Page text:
There are three main types of toilets that can be used in recreational vehicles (RVs), and choosing the right one can depend on both the available space and intended use. Most recreational vehicles use a ball valve toilet that empties directly into a sewage holding tank. If an RV has a working black water tank, this is usually the the best toilet to choose. Another option is a portable RV toilet with a tank cartridge that can be removed and dumped manually. Composting toilets are also available, and these can be the best choice for people who spend a substantial amount of time camping in areas with no access to utilities.

The most common type of RV toilet utilizes a ball valve and is designed to use very little water for each flush. Rather than holding water in a tank or bowl like regular toilets, these units only use water when flushing. The ball valve normally seals the bottom side of the bowl and is rotated during the flushing process to provide a direct conduit to a waste water tank. This is usually the best choice for any RV that has an appropriate waste tank due to ease of use and operation.

Some advanced models can mimic the action of a regular toilet more closely by automating the application of pressurized water and the opening and closing of the ball valve. These units still conserve water by only using enough to perform each flush, though they can reduce the amount of cleanup or rinse work that is needed after each use. An RV toilet like this can be more expensive than simpler designs, though they may also be more comfortable and convenient to use.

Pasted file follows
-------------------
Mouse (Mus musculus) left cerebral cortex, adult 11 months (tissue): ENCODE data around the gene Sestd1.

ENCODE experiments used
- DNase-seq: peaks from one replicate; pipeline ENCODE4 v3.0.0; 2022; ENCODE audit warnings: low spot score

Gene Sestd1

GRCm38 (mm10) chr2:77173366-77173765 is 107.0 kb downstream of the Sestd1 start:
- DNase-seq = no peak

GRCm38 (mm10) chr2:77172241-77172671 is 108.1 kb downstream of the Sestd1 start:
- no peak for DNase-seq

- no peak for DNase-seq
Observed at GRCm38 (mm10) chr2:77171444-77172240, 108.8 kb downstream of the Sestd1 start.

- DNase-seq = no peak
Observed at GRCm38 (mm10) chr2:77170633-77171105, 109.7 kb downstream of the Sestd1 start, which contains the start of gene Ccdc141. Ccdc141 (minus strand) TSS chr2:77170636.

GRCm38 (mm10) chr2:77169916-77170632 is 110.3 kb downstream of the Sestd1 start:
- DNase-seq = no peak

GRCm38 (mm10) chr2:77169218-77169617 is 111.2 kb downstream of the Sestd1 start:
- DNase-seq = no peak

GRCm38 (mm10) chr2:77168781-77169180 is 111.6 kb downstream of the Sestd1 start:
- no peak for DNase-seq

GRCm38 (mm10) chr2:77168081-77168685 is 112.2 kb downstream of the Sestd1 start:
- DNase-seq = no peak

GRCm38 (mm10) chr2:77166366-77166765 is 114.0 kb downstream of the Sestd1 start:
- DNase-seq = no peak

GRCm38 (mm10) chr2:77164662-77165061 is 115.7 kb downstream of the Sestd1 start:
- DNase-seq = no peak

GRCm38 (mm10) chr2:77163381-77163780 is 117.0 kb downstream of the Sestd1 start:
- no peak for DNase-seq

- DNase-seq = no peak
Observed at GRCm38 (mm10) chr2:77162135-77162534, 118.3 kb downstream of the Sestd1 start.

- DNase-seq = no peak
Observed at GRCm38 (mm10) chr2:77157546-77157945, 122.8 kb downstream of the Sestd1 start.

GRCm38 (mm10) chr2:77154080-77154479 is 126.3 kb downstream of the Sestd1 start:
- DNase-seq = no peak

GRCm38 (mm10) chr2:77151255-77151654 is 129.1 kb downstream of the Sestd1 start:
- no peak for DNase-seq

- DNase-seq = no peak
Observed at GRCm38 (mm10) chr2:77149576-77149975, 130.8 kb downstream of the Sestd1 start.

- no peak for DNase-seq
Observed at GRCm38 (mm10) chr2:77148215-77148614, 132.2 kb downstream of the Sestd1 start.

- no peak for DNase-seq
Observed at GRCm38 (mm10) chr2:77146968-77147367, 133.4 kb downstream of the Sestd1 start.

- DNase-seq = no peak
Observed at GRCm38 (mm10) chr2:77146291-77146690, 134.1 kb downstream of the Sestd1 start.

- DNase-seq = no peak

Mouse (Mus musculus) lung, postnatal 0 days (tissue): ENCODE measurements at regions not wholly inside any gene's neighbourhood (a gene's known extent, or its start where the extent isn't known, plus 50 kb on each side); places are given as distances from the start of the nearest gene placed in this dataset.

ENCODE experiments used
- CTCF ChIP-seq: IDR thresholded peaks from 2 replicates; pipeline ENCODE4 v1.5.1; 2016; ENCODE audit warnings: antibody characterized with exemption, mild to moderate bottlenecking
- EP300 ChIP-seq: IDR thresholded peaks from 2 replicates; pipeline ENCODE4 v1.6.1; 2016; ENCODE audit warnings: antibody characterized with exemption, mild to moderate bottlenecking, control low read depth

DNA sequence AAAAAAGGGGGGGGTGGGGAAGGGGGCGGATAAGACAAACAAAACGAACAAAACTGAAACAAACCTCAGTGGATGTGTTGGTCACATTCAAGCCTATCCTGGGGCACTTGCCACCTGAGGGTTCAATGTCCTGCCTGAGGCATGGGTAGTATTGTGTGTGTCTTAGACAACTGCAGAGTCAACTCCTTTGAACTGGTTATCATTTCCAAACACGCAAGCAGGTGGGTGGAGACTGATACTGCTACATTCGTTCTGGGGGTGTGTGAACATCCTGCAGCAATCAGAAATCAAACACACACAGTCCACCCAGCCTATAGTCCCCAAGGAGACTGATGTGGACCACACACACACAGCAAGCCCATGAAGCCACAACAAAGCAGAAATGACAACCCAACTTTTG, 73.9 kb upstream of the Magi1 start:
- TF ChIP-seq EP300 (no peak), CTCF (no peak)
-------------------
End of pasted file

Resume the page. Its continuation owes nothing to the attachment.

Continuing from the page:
Portable RV toilets are an option that can be well suited to small camper vans and trailers. If an RV has only a single waste water tank, one way to help keep it from filling too quickly is to use a portable RV toilet that can be dumped separately. Some camper vans lack built-in bathroom facilities, in which case a portable unit can be the least expensive and simplest way of adding a toilet.

Another RV toilet option is a composting unit. These unique toilets can be quite expensive, though they are a common choice for people that like to camp in remote areas. Dry camping, or boondocking, is an activity that involves visiting wilderness or nonstandard camping areas for extended lengths of time. Since these areas lack utilities such as water or RV dumps, a composting toilet that requires little or no water and does not need to be dumped can be instrumental in extending the length of a trip.

WikiMotors is dedicated to providing accurate and trustworthy information. We carefully select reputable sources and employ a rigorous fact-checking process to maintain the highest standards. To learn more about our commitment to accuracy, read our editorial process.
Discussion Comments
WikiMotors, in your inbox

Our latest articles, guides, and more, delivered daily.

WikiMotors, in your inbox

Our latest articles, guides, and more, delivered daily.